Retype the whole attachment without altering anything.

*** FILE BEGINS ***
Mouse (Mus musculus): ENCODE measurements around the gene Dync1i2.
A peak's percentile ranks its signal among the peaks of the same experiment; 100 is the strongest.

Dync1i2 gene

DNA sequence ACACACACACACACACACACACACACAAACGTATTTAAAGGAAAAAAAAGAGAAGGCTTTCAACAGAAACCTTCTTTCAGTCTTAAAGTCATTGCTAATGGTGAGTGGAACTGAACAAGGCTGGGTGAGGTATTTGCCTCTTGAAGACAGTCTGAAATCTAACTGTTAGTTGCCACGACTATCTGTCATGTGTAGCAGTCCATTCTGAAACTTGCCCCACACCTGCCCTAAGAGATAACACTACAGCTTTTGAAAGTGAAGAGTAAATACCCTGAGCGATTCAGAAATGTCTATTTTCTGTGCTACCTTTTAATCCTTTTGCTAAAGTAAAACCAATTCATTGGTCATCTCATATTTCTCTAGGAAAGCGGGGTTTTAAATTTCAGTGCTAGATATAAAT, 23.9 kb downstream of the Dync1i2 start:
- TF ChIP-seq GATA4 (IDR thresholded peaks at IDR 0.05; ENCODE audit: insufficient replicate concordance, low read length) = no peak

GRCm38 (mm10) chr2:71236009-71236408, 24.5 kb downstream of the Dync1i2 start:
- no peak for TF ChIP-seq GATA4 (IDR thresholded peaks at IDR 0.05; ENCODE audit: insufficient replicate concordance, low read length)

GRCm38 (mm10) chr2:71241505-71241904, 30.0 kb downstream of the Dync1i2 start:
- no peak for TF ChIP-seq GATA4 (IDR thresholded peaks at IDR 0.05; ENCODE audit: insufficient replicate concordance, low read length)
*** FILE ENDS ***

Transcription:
Mouse (Mus musculus): ENCODE measurements around the gene Dync1i2.
A peak's percentile ranks its signal among the peaks of the same experiment; 100 is the strongest.

Dync1i2 gene

DNA sequence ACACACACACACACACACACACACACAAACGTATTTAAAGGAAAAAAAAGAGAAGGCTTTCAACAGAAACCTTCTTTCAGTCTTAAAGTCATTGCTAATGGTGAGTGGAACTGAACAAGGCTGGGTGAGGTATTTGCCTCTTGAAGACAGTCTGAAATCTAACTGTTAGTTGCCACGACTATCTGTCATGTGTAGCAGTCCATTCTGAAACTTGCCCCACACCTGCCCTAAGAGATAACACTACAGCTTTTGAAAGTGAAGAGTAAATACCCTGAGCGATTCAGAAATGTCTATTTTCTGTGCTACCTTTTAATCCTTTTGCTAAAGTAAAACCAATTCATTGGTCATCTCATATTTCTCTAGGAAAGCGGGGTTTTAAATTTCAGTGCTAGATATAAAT, 23.9 kb downstream of the Dync1i2 start:
- TF ChIP-seq GATA4 (IDR thresholded peaks at IDR 0.05; ENCODE audit: insufficient replicate concordance, low read length) = no peak

GRCm38 (mm10) chr2:71236009-71236408, 24.5 kb downstream of the Dync1i2 start:
- no peak for TF ChIP-seq GATA4 (IDR thresholded peaks at IDR 0.05; ENCODE audit: insufficient replicate concordance, low read length)

GRCm38 (mm10) chr2:71241505-71241904, 30.0 kb downstream of the Dync1i2 start:
- no peak for TF ChIP-seq GATA4 (IDR thresholded peaks at IDR 0.05; ENCODE audit: insufficient replicate concordance, low read length)